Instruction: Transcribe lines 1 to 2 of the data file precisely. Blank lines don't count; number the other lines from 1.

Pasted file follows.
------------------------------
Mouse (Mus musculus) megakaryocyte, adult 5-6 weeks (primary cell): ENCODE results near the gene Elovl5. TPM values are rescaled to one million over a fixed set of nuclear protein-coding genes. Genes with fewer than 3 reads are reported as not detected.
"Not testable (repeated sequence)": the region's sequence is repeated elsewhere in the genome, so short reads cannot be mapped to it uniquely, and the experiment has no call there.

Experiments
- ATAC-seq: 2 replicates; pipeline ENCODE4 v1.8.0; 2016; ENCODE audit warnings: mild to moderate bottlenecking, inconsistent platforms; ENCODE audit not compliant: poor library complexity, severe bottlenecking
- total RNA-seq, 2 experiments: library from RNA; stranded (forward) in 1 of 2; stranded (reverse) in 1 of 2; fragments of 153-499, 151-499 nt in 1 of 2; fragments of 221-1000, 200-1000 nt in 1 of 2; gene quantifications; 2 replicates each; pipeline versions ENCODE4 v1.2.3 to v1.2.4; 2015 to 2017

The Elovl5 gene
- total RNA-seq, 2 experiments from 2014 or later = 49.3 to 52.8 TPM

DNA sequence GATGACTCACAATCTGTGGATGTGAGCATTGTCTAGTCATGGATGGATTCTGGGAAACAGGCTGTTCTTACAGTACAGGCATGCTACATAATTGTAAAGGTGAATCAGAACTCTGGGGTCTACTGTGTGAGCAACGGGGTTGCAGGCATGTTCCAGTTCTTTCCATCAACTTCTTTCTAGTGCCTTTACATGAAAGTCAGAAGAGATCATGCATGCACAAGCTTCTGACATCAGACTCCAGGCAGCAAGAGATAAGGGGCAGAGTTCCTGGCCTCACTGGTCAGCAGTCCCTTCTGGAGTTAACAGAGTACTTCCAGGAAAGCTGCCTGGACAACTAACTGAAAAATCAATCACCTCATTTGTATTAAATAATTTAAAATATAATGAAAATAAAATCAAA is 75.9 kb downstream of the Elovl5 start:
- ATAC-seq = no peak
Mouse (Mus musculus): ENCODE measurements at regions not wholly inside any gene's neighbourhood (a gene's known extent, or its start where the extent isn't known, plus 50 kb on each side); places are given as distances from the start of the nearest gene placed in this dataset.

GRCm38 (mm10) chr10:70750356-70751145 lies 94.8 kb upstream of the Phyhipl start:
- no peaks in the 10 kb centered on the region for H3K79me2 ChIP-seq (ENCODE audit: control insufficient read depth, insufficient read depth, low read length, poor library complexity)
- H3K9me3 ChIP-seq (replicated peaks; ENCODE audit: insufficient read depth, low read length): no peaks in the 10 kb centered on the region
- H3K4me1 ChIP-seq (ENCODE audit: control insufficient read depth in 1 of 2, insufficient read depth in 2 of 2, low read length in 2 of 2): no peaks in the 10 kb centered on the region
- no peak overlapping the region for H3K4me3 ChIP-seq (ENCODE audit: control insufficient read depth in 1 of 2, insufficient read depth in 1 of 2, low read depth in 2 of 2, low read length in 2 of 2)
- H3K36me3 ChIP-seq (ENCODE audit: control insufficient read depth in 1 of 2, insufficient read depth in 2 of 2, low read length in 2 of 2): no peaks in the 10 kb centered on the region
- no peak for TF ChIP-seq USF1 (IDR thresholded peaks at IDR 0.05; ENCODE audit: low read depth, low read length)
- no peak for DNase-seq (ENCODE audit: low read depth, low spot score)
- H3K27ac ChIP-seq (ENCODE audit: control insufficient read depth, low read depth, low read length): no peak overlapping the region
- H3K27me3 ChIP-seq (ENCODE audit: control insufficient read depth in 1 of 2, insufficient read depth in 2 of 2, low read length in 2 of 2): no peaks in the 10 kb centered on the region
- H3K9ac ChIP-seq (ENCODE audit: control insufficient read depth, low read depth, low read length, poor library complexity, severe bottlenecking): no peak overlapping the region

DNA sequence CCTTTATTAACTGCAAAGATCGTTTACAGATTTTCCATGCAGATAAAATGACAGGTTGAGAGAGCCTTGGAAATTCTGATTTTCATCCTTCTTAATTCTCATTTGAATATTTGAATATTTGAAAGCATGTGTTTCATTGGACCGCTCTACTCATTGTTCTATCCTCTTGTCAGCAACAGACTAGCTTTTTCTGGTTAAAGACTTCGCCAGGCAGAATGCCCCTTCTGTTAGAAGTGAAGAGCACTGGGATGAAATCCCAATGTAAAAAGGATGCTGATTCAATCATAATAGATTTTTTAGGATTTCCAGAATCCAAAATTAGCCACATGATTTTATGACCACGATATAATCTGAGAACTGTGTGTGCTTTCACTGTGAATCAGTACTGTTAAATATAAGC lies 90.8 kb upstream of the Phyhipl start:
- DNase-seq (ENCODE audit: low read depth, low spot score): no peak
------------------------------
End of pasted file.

Mouse (Mus musculus) megakaryocyte, adult 5-6 weeks (primary cell): ENCODE results near the gene Elovl5. TPM values are rescaled to one million over a fixed set of nuclear protein-coding genes. Genes with fewer than 3 reads are reported as not detected.
"Not testable (repeated sequence)": the region's sequence is repeated elsewhere in the genome, so short reads cannot be mapped to it uniquely, and the experiment has no call there.